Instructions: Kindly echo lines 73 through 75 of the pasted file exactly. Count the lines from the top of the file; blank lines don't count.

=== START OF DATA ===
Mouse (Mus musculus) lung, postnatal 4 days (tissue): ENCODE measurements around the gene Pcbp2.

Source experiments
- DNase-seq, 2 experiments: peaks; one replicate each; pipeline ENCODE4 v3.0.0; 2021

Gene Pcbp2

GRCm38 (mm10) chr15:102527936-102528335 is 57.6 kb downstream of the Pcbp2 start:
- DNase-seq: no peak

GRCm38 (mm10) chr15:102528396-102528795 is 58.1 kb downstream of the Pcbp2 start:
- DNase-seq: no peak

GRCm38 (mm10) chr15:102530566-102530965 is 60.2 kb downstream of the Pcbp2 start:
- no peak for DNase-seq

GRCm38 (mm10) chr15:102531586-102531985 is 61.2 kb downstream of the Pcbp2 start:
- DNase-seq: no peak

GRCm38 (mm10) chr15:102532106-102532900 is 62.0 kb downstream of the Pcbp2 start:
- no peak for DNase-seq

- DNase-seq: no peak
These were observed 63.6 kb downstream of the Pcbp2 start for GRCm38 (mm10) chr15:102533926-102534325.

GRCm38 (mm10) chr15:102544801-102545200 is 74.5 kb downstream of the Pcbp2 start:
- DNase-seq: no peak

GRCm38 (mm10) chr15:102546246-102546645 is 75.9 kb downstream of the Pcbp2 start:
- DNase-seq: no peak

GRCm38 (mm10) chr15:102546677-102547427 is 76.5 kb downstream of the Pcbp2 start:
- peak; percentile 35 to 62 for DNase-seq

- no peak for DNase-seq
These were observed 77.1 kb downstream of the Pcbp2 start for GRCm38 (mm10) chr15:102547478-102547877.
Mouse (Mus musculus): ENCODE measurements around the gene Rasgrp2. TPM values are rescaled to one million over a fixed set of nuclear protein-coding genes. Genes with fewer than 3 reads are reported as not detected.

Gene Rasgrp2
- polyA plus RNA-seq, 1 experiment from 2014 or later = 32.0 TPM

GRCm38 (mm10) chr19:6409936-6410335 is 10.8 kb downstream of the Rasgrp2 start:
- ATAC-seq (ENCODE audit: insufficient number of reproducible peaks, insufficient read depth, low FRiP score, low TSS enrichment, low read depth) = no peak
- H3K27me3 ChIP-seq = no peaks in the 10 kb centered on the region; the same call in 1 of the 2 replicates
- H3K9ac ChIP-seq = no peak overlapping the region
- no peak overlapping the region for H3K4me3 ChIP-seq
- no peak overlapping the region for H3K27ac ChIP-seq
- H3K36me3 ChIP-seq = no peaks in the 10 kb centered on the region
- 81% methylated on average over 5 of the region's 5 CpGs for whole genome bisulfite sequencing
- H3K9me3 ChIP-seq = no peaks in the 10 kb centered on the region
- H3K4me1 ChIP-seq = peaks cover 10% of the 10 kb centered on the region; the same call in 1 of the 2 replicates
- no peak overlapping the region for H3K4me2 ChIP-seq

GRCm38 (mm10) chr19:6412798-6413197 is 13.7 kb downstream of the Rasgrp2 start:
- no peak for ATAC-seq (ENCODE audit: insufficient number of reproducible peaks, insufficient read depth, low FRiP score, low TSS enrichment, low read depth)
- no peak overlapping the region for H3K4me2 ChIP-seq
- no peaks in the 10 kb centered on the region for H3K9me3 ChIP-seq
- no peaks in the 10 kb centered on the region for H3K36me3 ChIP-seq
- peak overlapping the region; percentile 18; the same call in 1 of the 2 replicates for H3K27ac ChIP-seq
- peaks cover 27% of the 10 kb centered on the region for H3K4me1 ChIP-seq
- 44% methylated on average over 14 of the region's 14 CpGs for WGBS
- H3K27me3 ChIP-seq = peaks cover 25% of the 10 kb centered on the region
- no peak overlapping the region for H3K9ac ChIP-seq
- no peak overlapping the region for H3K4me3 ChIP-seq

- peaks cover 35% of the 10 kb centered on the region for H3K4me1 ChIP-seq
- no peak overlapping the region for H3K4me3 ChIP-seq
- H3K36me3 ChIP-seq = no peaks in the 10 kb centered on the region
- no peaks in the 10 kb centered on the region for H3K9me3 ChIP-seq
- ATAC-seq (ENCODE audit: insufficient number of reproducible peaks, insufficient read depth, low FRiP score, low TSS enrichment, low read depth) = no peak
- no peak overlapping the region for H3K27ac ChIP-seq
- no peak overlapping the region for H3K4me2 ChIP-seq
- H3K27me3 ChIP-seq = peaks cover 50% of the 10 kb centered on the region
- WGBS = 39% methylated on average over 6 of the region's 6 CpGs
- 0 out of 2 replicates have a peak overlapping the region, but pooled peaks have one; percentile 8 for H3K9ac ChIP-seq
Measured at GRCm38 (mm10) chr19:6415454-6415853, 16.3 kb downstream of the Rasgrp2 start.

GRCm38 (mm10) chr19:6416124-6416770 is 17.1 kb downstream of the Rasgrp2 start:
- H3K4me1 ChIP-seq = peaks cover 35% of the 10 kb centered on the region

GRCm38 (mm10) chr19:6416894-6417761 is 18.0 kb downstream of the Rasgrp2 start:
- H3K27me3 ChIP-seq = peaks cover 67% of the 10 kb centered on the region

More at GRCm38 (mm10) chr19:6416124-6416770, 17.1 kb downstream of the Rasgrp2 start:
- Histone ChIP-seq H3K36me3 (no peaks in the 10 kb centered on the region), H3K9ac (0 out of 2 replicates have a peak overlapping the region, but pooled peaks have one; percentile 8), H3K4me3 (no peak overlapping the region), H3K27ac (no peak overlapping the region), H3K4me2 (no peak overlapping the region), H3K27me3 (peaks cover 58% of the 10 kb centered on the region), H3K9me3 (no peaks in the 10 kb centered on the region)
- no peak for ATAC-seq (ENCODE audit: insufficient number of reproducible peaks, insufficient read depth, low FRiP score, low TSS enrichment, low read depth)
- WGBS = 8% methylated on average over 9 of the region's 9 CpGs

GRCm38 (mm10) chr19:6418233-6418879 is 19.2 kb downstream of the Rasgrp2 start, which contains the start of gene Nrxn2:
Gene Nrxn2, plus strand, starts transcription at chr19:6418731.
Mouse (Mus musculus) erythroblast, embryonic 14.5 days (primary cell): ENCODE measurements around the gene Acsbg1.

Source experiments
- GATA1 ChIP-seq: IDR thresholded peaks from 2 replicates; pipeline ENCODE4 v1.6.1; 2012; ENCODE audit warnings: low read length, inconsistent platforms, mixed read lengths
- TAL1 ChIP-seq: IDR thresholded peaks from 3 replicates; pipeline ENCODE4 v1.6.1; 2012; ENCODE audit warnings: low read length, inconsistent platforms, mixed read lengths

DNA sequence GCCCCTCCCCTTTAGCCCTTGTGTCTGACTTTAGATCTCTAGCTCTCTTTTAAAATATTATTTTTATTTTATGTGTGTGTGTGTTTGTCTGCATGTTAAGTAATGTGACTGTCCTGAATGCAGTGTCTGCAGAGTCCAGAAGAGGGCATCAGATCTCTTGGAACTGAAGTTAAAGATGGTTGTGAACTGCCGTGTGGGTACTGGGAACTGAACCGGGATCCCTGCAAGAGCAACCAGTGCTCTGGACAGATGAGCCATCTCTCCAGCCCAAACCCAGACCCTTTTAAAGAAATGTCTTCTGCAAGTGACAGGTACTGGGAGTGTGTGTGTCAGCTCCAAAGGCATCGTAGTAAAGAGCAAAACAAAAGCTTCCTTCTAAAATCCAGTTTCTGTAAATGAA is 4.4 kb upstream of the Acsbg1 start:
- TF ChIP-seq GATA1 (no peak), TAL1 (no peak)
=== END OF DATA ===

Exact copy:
- GATA1 ChIP-seq: IDR thresholded peaks from 2 replicates; pipeline ENCODE4 v1.6.1; 2012; ENCODE audit warnings: low read length, inconsistent platforms, mixed read lengths
- TAL1 ChIP-seq: IDR thresholded peaks from 3 replicates; pipeline ENCODE4 v1.6.1; 2012; ENCODE audit warnings: low read length, inconsistent platforms, mixed read lengths

DNA sequence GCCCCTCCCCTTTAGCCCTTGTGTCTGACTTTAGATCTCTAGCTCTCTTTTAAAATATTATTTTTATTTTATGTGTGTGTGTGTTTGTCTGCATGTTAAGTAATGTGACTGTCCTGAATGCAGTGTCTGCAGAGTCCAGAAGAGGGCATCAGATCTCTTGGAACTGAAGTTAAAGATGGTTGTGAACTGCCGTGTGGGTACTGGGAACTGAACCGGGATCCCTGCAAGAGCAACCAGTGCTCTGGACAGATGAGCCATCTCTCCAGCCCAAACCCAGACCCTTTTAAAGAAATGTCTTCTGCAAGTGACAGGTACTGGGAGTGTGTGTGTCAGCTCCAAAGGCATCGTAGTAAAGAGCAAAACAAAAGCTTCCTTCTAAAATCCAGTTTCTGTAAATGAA is 4.4 kb upstream of the Acsbg1 start: